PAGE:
- Transformative learning does not transcend incremental learning. It lays the foundations for it. Transformative learning sets us free to envision and create a new future.
- Incremental learning makes us stronger as we pursue it. We might not be able to do both at the same time, but we are better off doing both over time.
Condensed knowledge 10
- The keynote speaker was enjoying fielding questions from a large auditorium packed to the rafters with executives, aspiring entrepreneurs, and management students. “Get ready for an age in which we are all in tech”, “whether you work in the tech industry or not.” “What’s the best way to get ready?” a woman asked. “Be great at learning,” he said without hesitation. “The moment you stop learning is the moment you begin to die.”
- Talented people flock to employers that promise to invest in their development whether they will stay at the company or not. And companies spend heavily on it. By one estimate, in 2018, corporate outlays on learning and development initiatives topped $200 billion.
- Despite the lofty statements and steep investments, however, learning at work remains complicated. People are ambivalent about it, if not outright resistant. We want to learn, but we worry that we might not like what we learn. Or that learning will cost us too much. Or that we will have to give up cherished ideas.
- Most organizations are not as hospitable to learning as their rhetoric suggests. In my work, I hear the same complaints over and over again: “My manager does not care about learning.” “Pressure to perform trumps our need to learn.” “We are told to celebrate failure as a learning opportunity, but I never feel that I can afford to fail.”
- We seldom acknowledge that learning is work — work that, paradoxically, gets harder in successful careers and organizations, where shame is most unwelcome.
- Learning Is Plural. The pull of habits and the push of expectations are familiar to anyone who works hard to earn others’ trust. It is not just pride or fear that keeps us stuck. It is also the shame that comes with being exposed and letting others down. The more valuable our identities and commitments are, the less space we feel we have to question them. On the contrary, we shore them up, developing ways to keep potential shame at bay, such as focusing on performance and the organization’s demands.
- We are all, in fact, learning every day. Most of that learning, however, is incremental, improvements that build on what we already know and do. We expand our knowledge and refine our skills in ways that strengthen our identities and commitments.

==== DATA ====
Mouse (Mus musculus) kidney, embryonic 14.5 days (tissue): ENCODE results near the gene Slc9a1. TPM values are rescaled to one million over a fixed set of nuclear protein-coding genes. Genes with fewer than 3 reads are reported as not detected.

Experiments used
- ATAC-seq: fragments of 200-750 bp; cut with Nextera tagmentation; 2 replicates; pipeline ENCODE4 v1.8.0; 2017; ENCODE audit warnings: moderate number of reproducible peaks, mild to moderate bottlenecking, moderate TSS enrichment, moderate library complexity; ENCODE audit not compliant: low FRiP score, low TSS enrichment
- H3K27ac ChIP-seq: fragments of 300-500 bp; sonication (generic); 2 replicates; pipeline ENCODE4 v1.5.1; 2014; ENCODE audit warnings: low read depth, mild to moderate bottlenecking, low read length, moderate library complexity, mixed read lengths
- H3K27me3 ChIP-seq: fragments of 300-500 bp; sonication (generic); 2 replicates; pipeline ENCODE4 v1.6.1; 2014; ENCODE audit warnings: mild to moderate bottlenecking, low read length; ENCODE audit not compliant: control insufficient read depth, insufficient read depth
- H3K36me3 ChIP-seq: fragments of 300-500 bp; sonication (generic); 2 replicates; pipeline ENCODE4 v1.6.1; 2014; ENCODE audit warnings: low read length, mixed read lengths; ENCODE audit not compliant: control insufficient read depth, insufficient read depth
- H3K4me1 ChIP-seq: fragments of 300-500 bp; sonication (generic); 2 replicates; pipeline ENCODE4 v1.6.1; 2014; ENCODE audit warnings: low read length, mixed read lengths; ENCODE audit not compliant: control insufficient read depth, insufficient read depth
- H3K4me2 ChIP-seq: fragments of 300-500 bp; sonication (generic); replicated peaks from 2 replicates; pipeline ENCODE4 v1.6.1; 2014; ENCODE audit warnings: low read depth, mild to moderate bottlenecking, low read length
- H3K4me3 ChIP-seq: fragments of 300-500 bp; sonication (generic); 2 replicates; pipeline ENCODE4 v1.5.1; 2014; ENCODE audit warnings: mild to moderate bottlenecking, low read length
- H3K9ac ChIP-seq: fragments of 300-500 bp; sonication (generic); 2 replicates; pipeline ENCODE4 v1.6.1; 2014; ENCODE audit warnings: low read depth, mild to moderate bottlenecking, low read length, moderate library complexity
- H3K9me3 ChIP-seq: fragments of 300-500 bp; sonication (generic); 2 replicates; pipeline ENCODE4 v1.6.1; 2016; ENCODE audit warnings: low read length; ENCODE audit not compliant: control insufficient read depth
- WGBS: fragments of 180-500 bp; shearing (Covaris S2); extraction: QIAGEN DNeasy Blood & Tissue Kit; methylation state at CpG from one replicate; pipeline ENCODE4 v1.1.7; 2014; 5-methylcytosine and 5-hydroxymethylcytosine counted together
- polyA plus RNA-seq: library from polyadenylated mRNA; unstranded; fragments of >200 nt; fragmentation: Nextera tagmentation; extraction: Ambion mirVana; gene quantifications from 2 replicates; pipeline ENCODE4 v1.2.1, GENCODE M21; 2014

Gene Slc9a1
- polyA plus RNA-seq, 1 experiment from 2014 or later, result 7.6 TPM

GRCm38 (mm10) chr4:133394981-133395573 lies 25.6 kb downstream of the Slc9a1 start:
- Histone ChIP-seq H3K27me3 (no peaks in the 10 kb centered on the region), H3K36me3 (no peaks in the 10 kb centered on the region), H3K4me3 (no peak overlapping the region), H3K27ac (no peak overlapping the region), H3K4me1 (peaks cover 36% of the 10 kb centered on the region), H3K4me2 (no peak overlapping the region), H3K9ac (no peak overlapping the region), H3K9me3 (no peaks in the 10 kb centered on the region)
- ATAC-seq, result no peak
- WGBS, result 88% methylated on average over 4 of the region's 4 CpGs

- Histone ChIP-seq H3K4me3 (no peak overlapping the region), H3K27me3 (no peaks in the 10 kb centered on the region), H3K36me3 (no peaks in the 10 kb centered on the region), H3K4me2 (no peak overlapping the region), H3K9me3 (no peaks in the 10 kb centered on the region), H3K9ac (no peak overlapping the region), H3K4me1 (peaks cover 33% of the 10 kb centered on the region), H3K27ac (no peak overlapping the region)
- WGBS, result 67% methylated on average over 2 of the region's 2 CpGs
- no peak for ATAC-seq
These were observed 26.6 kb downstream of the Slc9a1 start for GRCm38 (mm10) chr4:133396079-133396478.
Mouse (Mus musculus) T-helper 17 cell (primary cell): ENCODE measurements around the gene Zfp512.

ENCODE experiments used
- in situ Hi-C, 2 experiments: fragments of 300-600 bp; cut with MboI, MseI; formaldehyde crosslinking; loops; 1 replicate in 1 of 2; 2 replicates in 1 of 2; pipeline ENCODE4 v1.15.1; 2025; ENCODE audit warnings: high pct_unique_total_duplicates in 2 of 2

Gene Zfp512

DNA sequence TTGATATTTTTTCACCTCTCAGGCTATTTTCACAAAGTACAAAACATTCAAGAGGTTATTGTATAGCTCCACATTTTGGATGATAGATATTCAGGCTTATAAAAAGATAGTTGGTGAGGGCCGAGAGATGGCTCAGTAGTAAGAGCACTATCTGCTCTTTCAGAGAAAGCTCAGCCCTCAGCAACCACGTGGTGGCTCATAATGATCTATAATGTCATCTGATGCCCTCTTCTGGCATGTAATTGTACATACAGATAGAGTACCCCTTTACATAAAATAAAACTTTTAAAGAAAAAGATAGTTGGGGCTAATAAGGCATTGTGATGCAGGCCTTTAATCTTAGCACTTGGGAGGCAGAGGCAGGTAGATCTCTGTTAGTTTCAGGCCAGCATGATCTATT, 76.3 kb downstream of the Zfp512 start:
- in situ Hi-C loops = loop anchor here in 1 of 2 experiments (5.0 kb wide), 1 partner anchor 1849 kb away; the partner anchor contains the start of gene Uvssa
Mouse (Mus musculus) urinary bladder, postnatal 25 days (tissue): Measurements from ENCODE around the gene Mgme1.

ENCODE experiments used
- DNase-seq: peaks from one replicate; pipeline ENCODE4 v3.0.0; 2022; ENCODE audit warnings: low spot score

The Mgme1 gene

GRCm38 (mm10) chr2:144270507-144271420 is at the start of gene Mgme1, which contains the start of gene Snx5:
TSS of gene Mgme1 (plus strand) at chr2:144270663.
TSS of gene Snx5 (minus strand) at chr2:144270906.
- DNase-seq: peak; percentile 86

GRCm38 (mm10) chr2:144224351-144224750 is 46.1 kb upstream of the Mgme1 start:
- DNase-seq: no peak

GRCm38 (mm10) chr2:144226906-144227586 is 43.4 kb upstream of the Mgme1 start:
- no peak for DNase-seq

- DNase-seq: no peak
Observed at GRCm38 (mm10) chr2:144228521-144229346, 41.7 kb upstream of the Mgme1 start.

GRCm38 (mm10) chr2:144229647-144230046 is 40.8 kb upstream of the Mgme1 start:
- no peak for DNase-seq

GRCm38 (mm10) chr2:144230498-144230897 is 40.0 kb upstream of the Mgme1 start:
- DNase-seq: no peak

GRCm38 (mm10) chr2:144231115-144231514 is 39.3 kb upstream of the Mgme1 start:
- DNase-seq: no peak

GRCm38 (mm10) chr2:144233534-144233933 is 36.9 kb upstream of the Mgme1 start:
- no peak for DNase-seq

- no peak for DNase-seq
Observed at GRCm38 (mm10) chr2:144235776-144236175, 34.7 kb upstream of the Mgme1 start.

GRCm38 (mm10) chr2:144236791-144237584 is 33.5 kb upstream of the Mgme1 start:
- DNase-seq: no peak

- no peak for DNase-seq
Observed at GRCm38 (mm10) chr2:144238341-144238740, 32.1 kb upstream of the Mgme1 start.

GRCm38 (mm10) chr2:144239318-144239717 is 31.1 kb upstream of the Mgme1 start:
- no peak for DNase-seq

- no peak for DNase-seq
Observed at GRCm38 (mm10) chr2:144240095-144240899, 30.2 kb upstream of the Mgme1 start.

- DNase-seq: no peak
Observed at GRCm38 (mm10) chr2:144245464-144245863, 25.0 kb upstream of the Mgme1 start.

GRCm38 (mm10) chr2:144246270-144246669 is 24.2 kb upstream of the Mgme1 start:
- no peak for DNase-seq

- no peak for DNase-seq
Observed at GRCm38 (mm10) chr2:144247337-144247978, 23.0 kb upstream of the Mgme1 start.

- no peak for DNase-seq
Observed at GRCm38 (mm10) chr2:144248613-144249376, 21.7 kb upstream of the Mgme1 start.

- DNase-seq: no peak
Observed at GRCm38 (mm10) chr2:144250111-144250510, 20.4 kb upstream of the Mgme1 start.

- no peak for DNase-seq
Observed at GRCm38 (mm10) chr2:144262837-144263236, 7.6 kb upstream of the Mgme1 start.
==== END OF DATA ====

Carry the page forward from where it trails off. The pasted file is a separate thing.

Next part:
- Learning that broadens our expertise is valuable, but it is not enough. Incremental learning does not alter the way we see others, the world, and ourselves. Therefore, we do not just miss opportunities to accelerate that learning. We often miss learning of another kind altogether, the kind that scholars call transformative because it changes our perspectives and relationships, laying the foundations for personal growth and innovative leaps. Both kinds of learning are necessary, of course. Incremental learning helps us deliver, while transformative learning helps us develop. When we make space for the former and avoid the latter, however, frustration ensues, change stalls, and investments go to waste.
- Making Space. The kind of space we need for learning, and the way to make the most of that space, depends on what kind of learning we are after. For incremental learning, we need a more focused, less distracting, safer replica of our workplace — a boot camp of sorts, where we can practice the best possible way of doing things, get feedback, and try again. If we are after transformative learning, what we need is a familiar yet open frame — a playground of sorts that magnifies our habits and the culture that breeds them so that we can examine both, and imagine and try new ways of being.
- Most organizations promise to help their members learn, but only those that provide both kinds of spaces truly keep that promise. We value and often remain loyal to them even after we leave, because they offer “identity work spaces” where we can learn to fit in and become who we aspire to be, as well as learn what it takes to deliver and what we need to develop. In such spaces, there is focus on a broad vision and freedom to bring the vision to life in our own way. But even when organizations recognize that learning is plural and provide spaces for incremental and transformative learning, efficiency and change are not guaranteed. Ultimately, learning is practice. We need to do the work to make the most of the spaces we are given — the work of learning from experts and experience.
Category 1: A new, better world for everyone
[genioux fact extracted from MIT SMR]
Authors of the genioux fact
Learning for a Living, Gianpiero Petriglieri, December 10, 2019, MIT Sloan Management Review, MAGAZINE WINTER 2020 ISSUE.
ABOUT THE AUTHORS
Gianpiero Petriglieri (@gpetriglieri) is an associate professor of organizational behavior at INSEAD and an expert on leadership and learning in the workplace.